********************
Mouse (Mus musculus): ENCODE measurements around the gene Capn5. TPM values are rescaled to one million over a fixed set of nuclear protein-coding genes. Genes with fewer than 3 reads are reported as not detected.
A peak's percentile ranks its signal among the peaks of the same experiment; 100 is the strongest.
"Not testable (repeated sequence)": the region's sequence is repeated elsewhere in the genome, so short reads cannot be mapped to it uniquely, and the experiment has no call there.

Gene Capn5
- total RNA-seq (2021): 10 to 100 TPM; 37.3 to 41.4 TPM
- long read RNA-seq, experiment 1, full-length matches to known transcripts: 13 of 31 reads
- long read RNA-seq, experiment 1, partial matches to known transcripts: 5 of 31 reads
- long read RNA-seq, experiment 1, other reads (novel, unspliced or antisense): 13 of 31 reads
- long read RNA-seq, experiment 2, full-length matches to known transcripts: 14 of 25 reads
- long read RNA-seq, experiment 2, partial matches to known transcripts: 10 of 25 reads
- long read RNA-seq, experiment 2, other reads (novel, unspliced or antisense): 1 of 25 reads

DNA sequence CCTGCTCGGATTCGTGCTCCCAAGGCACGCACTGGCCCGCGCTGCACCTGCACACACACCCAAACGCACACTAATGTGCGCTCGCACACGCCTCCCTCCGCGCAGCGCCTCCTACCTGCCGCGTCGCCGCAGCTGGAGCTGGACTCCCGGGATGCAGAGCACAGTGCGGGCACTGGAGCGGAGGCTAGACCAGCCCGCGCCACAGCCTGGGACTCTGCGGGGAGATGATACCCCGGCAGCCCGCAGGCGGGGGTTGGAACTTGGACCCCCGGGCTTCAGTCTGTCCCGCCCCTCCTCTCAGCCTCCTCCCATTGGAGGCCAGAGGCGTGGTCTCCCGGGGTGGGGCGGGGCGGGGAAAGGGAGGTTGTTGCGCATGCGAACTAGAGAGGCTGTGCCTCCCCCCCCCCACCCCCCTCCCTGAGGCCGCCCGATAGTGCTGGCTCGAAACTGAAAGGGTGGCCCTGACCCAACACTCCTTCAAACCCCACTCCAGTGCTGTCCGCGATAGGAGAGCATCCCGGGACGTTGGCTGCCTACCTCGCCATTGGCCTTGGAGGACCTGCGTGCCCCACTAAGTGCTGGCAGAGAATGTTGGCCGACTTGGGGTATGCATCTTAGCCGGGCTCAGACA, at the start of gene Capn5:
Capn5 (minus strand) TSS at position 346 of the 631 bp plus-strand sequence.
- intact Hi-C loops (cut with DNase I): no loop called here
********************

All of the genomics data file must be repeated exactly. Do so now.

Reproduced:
Mouse (Mus musculus): ENCODE measurements around the gene Capn5. TPM values are rescaled to one million over a fixed set of nuclear protein-coding genes. Genes with fewer than 3 reads are reported as not detected.
A peak's percentile ranks its signal among the peaks of the same experiment; 100 is the strongest.
"Not testable (repeated sequence)": the region's sequence is repeated elsewhere in the genome, so short reads cannot be mapped to it uniquely, and the experiment has no call there.

Gene Capn5
- total RNA-seq (2021): 10 to 100 TPM; 37.3 to 41.4 TPM
- long read RNA-seq, experiment 1, full-length matches to known transcripts: 13 of 31 reads
- long read RNA-seq, experiment 1, partial matches to known transcripts: 5 of 31 reads
- long read RNA-seq, experiment 1, other reads (novel, unspliced or antisense): 13 of 31 reads
- long read RNA-seq, experiment 2, full-length matches to known transcripts: 14 of 25 reads
- long read RNA-seq, experiment 2, partial matches to known transcripts: 10 of 25 reads
- long read RNA-seq, experiment 2, other reads (novel, unspliced or antisense): 1 of 25 reads

DNA sequence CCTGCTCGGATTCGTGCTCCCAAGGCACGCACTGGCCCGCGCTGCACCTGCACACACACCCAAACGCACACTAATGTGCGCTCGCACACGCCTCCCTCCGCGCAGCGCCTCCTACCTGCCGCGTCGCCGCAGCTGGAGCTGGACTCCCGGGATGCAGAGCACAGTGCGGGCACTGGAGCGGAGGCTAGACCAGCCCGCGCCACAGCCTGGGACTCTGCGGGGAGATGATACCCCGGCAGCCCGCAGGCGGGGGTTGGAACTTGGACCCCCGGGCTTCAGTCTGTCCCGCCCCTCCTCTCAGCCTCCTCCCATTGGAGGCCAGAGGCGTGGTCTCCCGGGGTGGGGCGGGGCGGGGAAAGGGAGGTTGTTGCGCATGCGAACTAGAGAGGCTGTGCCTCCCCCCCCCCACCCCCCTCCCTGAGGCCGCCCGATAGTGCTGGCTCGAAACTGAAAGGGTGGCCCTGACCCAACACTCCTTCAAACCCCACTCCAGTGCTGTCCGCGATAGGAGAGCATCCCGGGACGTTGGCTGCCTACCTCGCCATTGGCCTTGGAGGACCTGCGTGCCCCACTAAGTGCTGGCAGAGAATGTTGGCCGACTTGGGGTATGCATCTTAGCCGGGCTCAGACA, at the start of gene Capn5:
Capn5 (minus strand) TSS at position 346 of the 631 bp plus-strand sequence.
- intact Hi-C loops (cut with DNase I): no loop called here